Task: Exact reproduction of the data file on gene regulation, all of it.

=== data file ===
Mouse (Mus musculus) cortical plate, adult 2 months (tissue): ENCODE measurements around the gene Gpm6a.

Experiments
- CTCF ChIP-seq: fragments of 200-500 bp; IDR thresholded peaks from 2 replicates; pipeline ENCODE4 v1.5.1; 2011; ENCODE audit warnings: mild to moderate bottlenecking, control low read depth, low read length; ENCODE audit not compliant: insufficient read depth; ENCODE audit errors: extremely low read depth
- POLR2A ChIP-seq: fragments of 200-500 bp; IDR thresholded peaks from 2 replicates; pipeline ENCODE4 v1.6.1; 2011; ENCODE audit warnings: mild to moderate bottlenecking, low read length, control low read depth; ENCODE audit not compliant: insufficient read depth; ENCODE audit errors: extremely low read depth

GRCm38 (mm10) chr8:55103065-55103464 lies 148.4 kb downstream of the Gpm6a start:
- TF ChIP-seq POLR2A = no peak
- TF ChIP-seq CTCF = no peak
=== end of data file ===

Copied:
Mouse (Mus musculus) cortical plate, adult 2 months (tissue): ENCODE measurements around the gene Gpm6a.

Experiments
- CTCF ChIP-seq: fragments of 200-500 bp; IDR thresholded peaks from 2 replicates; pipeline ENCODE4 v1.5.1; 2011; ENCODE audit warnings: mild to moderate bottlenecking, control low read depth, low read length; ENCODE audit not compliant: insufficient read depth; ENCODE audit errors: extremely low read depth
- POLR2A ChIP-seq: fragments of 200-500 bp; IDR thresholded peaks from 2 replicates; pipeline ENCODE4 v1.6.1; 2011; ENCODE audit warnings: mild to moderate bottlenecking, low read length, control low read depth; ENCODE audit not compliant: insufficient read depth; ENCODE audit errors: extremely low read depth

GRCm38 (mm10) chr8:55103065-55103464 lies 148.4 kb downstream of the Gpm6a start:
- TF ChIP-seq POLR2A = no peak
- TF ChIP-seq CTCF = no peak